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Aboriginal social problems in Canada: From an anti-oppressive perspective of social work

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  1. Introduction.
  2. Order and conflict perspectives.
    1. The order perspectives way of dealing with social problems.
    2. Proving to be helpful in determining the reason for the iltreatment of the Aboriginal peoples of Canada.
    3. An anti-oppressive social worker.
  3. Canada's response to the issue of Aboriginal mistreatment.
  4. Creating appropriate courses of action for social work with Aboriginals.
  5. Theories which inform social work practice in the north.
  6. Conclusion.
  7. Bibliography.

Social problems are inherent truths within any society. Developed countries have social problems in the same way that developing countries do. However, in many cases in developed countries, the people who live there do not always now that the problem exists, unless in is right in front of them. This is especially true in Canada. Even though Canada is thought of as one of the best countries in the world to live in, it has its own array of social problems that many do not know about, or simply choose to ignore. The plight of Canada's Aboriginal population is a great example of this. Many of these Aboriginals live in extreme poverty under very tough conditions, but for many of us, especially those of us in the larger metropolitan areas, we do not think about that when we tell people how great Canada is. Within many of these poor Aboriginal communities the people suffer from more social problems than they are equipped to handle.

[...] The plight of Canada's Aboriginal population is a great example of this. This essay has studied the social problems that afflict Canada's poor Aboriginal communities. From this we know, from an anti-oppressive perspective, what we will need to do to change to be a social worker responding to the social problem of Aboriginal alcohol abuse/addiction, and it is clear that what has happened to the Aboriginals in Canada is a tragedy, but through the right method they can be helped. Bibliography Armitage, A. (2003). Social Welfare in Canada (4th ed.). [...]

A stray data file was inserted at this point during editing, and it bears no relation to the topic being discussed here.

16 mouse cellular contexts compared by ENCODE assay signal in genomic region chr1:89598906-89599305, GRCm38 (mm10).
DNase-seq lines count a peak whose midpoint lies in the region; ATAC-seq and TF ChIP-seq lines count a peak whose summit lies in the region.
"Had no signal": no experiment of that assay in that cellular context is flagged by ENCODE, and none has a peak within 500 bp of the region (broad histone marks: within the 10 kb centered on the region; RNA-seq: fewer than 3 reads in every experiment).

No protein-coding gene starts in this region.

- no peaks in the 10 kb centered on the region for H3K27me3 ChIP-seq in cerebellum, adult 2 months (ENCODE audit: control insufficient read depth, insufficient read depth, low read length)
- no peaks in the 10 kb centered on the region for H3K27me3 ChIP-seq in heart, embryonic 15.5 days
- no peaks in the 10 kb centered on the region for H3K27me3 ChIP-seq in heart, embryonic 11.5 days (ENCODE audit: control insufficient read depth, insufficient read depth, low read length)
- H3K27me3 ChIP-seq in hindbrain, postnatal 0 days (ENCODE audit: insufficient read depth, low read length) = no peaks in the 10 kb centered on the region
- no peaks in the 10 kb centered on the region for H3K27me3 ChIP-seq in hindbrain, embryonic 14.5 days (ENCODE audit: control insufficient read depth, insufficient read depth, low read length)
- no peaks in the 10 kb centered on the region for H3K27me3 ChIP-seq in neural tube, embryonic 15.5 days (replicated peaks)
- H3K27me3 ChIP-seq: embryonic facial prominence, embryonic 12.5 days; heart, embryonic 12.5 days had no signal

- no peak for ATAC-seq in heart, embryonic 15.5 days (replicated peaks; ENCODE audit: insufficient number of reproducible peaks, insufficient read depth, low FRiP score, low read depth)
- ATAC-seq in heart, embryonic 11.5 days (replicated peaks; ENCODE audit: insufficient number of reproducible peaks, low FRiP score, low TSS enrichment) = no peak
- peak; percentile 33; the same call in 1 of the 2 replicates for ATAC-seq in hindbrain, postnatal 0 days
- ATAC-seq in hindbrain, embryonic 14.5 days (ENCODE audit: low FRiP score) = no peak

[...] Conflict theorists do not believe that the root of social problems is the individual, the family, or the sub-culture, but rather from the exploitative and oppressive ways of the dominant groups. (Horton, 1966: 704). Social problems are a result of the higher institutions. In the case of the Aboriginals, their social problems are due to the lack of compassion and policy on the part of the various levels of government, and of society as a whole. For the anti-oppressive social worker, this means fighting for change at all social, economic, and political levels. [...]


[...] Theories which inform social work practice in the north should provide a comprehensive view of the world and an understanding of how the parts fit together as well as enabling the practioners to understand the meanings of particular individual and collective behaviors. As such, an eco-systemic theory base is helpful, as it relies on the practioners attention to the complexity of variables in the physical, social, organizational and cultural environment and requires that attention be paid to how and in what way these variables affect one another in the present over time. [...]

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